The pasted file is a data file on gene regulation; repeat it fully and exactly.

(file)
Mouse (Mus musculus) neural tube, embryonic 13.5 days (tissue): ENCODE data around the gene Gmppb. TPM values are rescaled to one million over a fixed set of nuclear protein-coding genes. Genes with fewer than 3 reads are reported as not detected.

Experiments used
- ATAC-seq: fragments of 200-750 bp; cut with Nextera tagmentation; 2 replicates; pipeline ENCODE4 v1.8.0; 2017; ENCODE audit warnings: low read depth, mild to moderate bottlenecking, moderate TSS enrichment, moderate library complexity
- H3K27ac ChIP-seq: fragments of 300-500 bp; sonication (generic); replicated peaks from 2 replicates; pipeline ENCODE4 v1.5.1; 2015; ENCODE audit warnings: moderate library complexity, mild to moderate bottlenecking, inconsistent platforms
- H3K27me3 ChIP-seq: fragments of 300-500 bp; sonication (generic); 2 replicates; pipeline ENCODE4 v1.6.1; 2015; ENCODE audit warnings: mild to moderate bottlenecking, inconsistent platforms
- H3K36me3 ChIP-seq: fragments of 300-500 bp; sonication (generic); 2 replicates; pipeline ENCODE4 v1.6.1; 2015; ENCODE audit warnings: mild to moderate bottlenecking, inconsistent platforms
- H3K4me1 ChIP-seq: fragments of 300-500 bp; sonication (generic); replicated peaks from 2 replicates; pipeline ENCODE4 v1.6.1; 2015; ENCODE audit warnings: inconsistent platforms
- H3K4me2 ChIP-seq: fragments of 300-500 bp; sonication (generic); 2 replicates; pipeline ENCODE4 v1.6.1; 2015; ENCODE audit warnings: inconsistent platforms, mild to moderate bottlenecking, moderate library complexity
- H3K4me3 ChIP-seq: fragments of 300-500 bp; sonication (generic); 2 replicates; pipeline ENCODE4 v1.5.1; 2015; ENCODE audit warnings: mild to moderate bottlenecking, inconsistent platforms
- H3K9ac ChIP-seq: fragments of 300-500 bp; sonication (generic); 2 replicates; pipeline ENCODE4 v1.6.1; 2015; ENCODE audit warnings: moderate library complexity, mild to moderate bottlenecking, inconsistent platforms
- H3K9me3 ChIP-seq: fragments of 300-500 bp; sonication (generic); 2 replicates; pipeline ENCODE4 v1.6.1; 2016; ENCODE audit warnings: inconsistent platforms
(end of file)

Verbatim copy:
Mouse (Mus musculus) neural tube, embryonic 13.5 days (tissue): ENCODE data around the gene Gmppb. TPM values are rescaled to one million over a fixed set of nuclear protein-coding genes. Genes with fewer than 3 reads are reported as not detected.

Experiments used
- ATAC-seq: fragments of 200-750 bp; cut with Nextera tagmentation; 2 replicates; pipeline ENCODE4 v1.8.0; 2017; ENCODE audit warnings: low read depth, mild to moderate bottlenecking, moderate TSS enrichment, moderate library complexity
- H3K27ac ChIP-seq: fragments of 300-500 bp; sonication (generic); replicated peaks from 2 replicates; pipeline ENCODE4 v1.5.1; 2015; ENCODE audit warnings: moderate library complexity, mild to moderate bottlenecking, inconsistent platforms
- H3K27me3 ChIP-seq: fragments of 300-500 bp; sonication (generic); 2 replicates; pipeline ENCODE4 v1.6.1; 2015; ENCODE audit warnings: mild to moderate bottlenecking, inconsistent platforms
- H3K36me3 ChIP-seq: fragments of 300-500 bp; sonication (generic); 2 replicates; pipeline ENCODE4 v1.6.1; 2015; ENCODE audit warnings: mild to moderate bottlenecking, inconsistent platforms
- H3K4me1 ChIP-seq: fragments of 300-500 bp; sonication (generic); replicated peaks from 2 replicates; pipeline ENCODE4 v1.6.1; 2015; ENCODE audit warnings: inconsistent platforms
- H3K4me2 ChIP-seq: fragments of 300-500 bp; sonication (generic); 2 replicates; pipeline ENCODE4 v1.6.1; 2015; ENCODE audit warnings: inconsistent platforms, mild to moderate bottlenecking, moderate library complexity
- H3K4me3 ChIP-seq: fragments of 300-500 bp; sonication (generic); 2 replicates; pipeline ENCODE4 v1.5.1; 2015; ENCODE audit warnings: mild to moderate bottlenecking, inconsistent platforms
- H3K9ac ChIP-seq: fragments of 300-500 bp; sonication (generic); 2 replicates; pipeline ENCODE4 v1.6.1; 2015; ENCODE audit warnings: moderate library complexity, mild to moderate bottlenecking, inconsistent platforms
- H3K9me3 ChIP-seq: fragments of 300-500 bp; sonication (generic); 2 replicates; pipeline ENCODE4 v1.6.1; 2016; ENCODE audit warnings: inconsistent platforms